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Myra Melford: Both Sides Now

For more than 30 years, the pianist has toiled in the avant-garde fields. Today, the mainstream is finally beginning to take note of her work.

Myra Melford
Myra Melford performing at the SFJazz Center, San Francisco, November 2018. (photo: Don Dixon)

On a New York evening in mid-autumn, the pianist Myra Melford, playing with her quintet, Snowy Egret, opened the first set of a two-night run at Dizzy’s Club Coca-Cola with “Small Thoughts,” a memorable track from her new album, The Other Side of Air. Released on the Firehouse 12 label in November, the record is inspired by two of Melford’s favorite visual artists, Cy Twombly and William Kentridge, and in many ways, “Small Thoughts”—a spindly tune held together with contrapuntal guitar, cornet, piano, and bass lines, culminating in a fierce drum solo—bore their sketch-based imprint. Melford, who in some ways resembles a bird, with an aquiline nose and short gray curly hair, sat at the keyboard, pounding away with percussive force and smiling mischievously.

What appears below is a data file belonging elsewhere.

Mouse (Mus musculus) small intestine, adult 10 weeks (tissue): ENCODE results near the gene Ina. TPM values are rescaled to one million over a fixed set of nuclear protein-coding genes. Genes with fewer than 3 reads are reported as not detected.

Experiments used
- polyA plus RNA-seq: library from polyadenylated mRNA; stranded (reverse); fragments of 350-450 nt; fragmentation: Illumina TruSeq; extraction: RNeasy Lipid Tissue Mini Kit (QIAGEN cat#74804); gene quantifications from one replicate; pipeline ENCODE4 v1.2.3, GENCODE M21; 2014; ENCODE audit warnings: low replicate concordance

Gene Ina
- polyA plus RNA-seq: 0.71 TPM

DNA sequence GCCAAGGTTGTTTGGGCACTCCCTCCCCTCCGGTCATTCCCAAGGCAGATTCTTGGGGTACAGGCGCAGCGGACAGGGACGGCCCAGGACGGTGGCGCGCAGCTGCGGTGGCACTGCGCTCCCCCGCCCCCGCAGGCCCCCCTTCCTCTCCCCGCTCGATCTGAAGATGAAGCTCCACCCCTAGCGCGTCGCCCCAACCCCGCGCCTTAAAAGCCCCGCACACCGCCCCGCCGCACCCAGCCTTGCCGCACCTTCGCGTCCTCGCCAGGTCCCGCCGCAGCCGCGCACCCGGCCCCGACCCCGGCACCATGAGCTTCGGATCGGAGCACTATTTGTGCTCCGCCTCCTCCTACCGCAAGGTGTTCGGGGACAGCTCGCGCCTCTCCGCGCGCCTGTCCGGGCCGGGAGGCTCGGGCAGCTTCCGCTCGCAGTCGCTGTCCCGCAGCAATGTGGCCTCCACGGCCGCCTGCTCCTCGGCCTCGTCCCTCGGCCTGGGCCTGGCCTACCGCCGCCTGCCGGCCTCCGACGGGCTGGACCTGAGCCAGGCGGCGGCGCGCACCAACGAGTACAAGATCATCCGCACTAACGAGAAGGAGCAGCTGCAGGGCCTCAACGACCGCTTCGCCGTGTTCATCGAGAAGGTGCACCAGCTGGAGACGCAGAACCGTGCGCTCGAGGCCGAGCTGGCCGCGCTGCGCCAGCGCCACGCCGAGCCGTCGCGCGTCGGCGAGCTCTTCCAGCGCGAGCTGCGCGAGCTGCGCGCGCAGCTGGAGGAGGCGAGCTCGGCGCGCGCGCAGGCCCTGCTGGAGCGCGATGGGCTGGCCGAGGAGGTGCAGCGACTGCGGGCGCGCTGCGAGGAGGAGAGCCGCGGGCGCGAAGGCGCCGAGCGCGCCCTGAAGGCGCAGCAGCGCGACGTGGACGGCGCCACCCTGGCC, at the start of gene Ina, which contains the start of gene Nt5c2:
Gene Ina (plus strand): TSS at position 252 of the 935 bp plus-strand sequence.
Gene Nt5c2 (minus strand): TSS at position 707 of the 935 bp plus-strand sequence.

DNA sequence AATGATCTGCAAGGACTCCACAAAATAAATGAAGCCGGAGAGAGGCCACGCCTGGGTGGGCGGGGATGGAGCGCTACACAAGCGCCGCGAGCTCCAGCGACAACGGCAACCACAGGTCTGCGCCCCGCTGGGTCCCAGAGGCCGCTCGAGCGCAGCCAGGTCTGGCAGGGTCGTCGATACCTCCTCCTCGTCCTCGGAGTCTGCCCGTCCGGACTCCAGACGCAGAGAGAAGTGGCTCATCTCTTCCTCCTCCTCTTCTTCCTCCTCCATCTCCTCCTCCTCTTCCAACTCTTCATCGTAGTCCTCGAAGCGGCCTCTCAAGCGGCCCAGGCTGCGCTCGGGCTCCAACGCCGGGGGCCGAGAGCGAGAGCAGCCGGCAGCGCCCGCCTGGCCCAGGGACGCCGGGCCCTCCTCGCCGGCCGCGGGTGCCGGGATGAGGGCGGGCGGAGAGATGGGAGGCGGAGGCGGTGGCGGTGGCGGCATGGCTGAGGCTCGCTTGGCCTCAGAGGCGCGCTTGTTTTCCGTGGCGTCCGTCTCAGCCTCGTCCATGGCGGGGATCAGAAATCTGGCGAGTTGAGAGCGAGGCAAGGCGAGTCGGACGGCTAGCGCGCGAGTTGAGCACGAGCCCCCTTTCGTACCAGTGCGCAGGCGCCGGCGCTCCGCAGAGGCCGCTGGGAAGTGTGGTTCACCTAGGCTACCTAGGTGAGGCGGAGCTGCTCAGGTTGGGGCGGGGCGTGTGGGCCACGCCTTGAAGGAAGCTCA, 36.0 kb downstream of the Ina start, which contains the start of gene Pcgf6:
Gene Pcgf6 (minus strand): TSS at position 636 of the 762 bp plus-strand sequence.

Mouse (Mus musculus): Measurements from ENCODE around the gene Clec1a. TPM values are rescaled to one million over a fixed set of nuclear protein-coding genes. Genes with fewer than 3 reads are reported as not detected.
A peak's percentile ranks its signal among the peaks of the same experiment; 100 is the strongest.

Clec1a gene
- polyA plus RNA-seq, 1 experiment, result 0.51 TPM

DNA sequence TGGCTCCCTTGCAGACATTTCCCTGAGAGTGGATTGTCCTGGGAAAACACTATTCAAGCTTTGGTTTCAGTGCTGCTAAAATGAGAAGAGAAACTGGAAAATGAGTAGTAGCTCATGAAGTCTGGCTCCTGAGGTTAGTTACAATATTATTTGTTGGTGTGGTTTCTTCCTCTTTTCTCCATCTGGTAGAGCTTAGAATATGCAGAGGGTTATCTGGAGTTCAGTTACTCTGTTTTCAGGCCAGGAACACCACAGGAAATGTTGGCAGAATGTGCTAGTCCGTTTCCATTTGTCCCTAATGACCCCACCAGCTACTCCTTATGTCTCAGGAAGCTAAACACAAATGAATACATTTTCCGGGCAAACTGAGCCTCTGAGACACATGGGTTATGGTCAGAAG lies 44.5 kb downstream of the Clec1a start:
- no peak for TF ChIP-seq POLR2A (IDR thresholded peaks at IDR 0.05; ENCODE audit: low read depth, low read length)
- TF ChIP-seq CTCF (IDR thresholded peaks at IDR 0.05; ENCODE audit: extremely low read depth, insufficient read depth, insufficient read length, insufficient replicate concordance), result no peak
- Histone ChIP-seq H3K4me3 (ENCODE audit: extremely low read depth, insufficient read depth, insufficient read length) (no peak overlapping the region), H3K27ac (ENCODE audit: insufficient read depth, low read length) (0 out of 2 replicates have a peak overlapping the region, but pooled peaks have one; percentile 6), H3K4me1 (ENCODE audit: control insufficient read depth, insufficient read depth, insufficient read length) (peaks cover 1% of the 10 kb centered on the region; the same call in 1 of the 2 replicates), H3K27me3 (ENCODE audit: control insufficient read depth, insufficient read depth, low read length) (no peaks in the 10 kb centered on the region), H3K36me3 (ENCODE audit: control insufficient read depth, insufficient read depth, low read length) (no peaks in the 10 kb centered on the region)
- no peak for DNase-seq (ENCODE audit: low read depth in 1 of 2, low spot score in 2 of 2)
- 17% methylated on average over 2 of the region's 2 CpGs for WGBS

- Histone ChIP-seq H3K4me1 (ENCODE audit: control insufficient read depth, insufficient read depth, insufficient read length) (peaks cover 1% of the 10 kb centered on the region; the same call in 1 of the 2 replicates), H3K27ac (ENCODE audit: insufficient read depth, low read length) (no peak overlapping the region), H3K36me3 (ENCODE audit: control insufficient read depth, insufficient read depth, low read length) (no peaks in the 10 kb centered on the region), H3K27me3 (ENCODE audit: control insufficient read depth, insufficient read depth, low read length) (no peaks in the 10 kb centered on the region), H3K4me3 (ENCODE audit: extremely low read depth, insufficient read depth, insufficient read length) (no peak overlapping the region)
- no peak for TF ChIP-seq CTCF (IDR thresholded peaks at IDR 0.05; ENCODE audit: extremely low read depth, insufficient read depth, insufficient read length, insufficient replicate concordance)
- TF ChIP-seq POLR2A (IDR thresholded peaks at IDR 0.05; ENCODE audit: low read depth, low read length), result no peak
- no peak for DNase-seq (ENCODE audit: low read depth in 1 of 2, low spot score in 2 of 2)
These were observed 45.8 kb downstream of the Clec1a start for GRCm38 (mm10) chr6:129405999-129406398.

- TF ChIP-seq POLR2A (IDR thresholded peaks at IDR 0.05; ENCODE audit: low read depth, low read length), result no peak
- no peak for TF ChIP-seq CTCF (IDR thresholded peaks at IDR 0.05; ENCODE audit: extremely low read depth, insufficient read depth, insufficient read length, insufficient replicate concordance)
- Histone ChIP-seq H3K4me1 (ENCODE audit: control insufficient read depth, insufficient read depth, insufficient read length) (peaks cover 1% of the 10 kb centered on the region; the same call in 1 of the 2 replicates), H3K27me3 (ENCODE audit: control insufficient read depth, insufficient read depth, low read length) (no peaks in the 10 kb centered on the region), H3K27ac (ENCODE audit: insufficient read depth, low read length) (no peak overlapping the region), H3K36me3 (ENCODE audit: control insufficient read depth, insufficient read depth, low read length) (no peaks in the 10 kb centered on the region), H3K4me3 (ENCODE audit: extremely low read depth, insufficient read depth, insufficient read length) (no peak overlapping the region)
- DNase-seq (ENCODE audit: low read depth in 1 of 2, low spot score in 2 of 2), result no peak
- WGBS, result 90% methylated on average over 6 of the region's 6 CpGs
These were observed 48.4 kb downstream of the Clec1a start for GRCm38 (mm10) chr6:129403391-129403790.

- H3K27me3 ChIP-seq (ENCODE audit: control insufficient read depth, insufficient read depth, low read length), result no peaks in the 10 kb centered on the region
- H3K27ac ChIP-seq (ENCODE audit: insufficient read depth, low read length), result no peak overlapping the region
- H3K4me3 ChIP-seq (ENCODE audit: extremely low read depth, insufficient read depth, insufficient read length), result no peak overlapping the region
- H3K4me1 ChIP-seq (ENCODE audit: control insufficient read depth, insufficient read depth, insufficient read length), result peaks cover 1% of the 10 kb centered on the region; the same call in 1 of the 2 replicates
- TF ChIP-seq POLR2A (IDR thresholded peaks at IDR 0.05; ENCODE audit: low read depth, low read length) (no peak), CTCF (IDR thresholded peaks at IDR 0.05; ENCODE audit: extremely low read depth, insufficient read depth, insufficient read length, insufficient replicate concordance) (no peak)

If it seemed as if she were getting away with something, it may be because, not too long ago, Melford would probably not have expected to find herself performing at a venue affiliated with Wynton Marsalis, the renowned trumpeter who serves as artistic director of Jazz at Lincoln Center, where Dizzy’s is based. Melford moved to New York in 1984, where she lived for 20 years before settling in the Bay Area, and her downtown world—in which she absorbed the teachings of avant-gardists like John Zorn, Butch Morris, Leroy Jenkins, and Henry Threadgill—was far removed from Marsalis’ uptown jazz sanctuary, established in 1987.

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